Experian: 888-397-3742; www.experian.com; P.O. Box 9532, Allen, TX 75013
Equifax: 800-525-6285; www.equifax.com; P.O. Box 740241, Atlanta, GA 30374-0241
TransUnion: 800-680-7289; www.transunion.com; Fraud Victim Assistance Division, P.O. Box 6790, Fullerton, CA 92834-6790

You may wish to visit the web site of the U.S. Federal Trade Commission at www.consumer.gov/idtheft or reach the FTC at 1-877-382-4357 or 600 Pennsylvania Avenue, NW, Washington, DC 20580 for further information about how to protect yourself from identity theft. Your state Attorney General may also have advice on preventing identity theft, and you should report instances of known or suspected identity theft to law enforcement, your State Attorney General, and the FTC. For North Carolina residents, the Attorney General can be contacted at 9001 Mail Service Center, Raleigh, NC 27699-9001; telephone (877) 566-7226; or www.ncdoj.gov. For Maryland residents, the Attorney General can be contacted at 200 St. Paul Place, 16th Floor, Baltimore, MD 21202; telephone: (888) 743-0023; or www.oag.state.md.us.

We thank you for your patience as we complete our investigation of this incident, and we regret any inconvenience. Our teams are working around the clock on this, and services will be restored as soon as possible. Sony takes information protection very seriously and will continue to work to ensure that additional measures are taken to protect personally identifiable information. Providing quality and secure entertainment services to our customers is our utmost priority. Please contact us at 1-800-345-7669 should you have any additional questions.

Sincerely,
Sony Computer Entertainment and Sony Network Entertainment

I hate writing entries like this, but these things do happen and only go so far as to solidify the very nature of online networks.  Hopefully none of our readers have had any of their account information stolen.  The same goes for the staff and yours truly as well.  Only time will tell.  Sony has said they are doing everything in their power to restore the network before the end of the week, but considering this attack was able to penetrate all of their defences let’s give Sony all the time they need to restore the security and integrity of the PlayStation Network.  We’ll be waiting.

6 thoughts on “UPDATE – Sony Responds: ‘PlayStation Network STILL Down’”

    1. Good hearing from you Pat. Looks like we’ll be out of the PSN for a while man. Sony just issued a press release suggesting account and credit card numbers have been hacked. Someone is in serious crap over this, that’s for sure. I’m going to update the story with the official release they sent me.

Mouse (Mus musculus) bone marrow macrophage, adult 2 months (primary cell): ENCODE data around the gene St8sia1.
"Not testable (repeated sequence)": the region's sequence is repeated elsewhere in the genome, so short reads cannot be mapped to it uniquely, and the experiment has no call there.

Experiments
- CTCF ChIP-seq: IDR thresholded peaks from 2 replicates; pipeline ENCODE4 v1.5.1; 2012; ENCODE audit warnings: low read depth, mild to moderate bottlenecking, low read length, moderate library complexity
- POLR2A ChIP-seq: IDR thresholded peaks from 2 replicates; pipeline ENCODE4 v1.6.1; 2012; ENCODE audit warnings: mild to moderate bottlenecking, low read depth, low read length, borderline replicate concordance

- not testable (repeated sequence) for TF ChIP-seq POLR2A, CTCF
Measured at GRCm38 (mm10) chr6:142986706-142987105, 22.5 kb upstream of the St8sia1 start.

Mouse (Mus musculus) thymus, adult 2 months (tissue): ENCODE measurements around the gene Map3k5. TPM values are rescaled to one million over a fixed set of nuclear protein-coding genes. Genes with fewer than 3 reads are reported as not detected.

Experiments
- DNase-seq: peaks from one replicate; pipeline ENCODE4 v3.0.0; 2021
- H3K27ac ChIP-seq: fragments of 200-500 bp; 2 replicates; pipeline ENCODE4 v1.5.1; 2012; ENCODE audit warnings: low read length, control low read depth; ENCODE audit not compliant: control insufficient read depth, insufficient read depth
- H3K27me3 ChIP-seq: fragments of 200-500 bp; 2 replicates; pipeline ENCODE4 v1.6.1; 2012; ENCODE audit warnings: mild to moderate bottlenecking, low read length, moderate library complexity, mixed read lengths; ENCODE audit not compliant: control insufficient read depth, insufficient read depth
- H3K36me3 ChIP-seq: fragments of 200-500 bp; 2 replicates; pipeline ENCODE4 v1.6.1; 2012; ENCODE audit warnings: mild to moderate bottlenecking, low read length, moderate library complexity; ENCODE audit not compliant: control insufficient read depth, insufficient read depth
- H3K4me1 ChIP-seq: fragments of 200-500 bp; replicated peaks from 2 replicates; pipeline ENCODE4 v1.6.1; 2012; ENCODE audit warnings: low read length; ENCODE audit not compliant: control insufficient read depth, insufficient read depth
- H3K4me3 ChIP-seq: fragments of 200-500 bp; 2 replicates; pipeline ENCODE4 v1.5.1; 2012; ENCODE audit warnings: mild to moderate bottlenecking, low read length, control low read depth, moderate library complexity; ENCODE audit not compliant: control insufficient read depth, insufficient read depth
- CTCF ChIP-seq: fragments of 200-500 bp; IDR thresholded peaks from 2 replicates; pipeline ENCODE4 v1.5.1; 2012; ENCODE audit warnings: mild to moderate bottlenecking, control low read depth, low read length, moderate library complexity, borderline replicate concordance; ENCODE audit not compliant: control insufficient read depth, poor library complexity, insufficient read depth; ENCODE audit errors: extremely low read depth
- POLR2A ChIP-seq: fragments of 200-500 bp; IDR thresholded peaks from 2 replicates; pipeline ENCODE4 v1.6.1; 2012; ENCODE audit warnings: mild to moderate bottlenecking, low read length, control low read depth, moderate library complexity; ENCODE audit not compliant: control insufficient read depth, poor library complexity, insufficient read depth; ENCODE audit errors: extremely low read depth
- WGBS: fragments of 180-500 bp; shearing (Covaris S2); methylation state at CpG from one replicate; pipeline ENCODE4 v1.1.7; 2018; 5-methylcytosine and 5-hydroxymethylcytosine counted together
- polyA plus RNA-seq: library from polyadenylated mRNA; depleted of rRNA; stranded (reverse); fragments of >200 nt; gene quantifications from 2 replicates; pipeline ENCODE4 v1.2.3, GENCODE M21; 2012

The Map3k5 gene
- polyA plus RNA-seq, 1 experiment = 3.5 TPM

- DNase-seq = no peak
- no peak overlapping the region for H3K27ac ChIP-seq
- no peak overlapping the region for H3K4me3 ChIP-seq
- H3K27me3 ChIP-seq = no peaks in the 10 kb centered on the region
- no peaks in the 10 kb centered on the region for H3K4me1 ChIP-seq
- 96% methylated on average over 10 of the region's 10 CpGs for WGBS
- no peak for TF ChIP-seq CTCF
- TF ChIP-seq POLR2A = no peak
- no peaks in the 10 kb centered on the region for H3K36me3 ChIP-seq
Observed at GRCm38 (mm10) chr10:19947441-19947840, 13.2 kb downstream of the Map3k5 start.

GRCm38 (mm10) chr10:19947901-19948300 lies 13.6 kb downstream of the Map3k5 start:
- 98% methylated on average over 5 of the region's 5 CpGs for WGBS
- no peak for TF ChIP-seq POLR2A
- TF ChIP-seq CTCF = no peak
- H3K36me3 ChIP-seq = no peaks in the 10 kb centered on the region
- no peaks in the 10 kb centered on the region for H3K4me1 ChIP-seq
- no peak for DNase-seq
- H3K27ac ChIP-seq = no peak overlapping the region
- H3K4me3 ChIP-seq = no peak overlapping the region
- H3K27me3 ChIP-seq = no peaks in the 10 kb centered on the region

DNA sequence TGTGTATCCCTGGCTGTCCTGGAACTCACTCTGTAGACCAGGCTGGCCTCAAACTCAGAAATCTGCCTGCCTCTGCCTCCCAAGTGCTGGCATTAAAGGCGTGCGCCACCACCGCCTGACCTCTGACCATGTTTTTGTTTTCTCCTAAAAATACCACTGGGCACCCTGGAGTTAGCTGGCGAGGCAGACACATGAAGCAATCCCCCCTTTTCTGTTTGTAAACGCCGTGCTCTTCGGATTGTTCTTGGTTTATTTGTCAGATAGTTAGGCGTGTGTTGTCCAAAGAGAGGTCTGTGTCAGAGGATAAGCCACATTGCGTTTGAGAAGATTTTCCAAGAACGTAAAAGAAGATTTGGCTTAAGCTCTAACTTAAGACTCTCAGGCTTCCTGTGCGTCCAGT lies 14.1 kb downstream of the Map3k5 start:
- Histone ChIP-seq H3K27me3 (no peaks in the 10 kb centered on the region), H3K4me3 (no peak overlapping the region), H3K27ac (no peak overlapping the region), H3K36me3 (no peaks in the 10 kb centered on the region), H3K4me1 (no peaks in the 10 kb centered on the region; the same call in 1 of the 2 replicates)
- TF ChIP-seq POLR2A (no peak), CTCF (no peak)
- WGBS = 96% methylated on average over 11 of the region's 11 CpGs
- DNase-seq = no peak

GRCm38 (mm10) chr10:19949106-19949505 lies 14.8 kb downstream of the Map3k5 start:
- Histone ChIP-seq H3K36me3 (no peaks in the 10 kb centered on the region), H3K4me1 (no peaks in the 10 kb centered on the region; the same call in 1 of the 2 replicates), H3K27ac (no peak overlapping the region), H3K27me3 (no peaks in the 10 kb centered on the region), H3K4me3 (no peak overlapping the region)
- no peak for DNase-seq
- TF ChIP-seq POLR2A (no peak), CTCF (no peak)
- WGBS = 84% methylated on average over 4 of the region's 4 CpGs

1. This is just sad for PSN users. While its a huge blunder that their infrastructure can easily be this hacked, I’m glad that they realized it early and they’re taking all the measures to prevent it from happening again. Over 1 week of no PSN definitely means that they’re building the whole thing from the ground-up.

    From what I understand, hackers were able to trick the system into thinking that their PS3s are developer-based….which means that they indeed had all the control to obtain information and download as much as they want off PSN without paying a thing. So the compromise was all because of piracy basically.

    It’s just really bad timing because this is one of the biggest weeks for PS3. A couple of cool PSN games were released. Let’s not forget Mortal Kombat and Portal 2, the latter of which touts a Steam integration, which nobody got to use.

    They really shouldn’t have made a big deal out of the whole Hotz incident last month and took him to court. Smart companies should approach these geniuses and offer them a job to make their system more secure.

    1. I see a ton of backlash against Sony on this. It’s understandable that gamers would instantly jump on the company for not securing their information and “failing” to contain the threat, but I feel more sympathetic to Sony and I think this was just beyond their control. Sony responded fast and put all of their efforts into investigating the issue, even utilizing a third-party security firm for a full forensic analysis.

      I’m more upset that this outside intruder/hacker/what-have-you did this, because that simply cannot be justified. This reminds me of arguments flaring up all over the Internet awhile back about jail-breaking the PS3, and the contention of whether or not “you really own your system.” From what I observe, only a very, very small portion of the hacker community would jail-break their PS3 for a legitimate purpose, and most everyone else did it to pirate games. So a hacker or group of hackers attacks the PSN, causing a massive outage and forces the rest of us to suffer because of it. *sigh*

      1. Welcome to the future Tim. I really think this is going to happen more and more as our consoles become online-only, etc. The sad truth is that no matter what you do, there’s almost always someone out there better, meaning this is unavoidable. It will happen again unfortunately.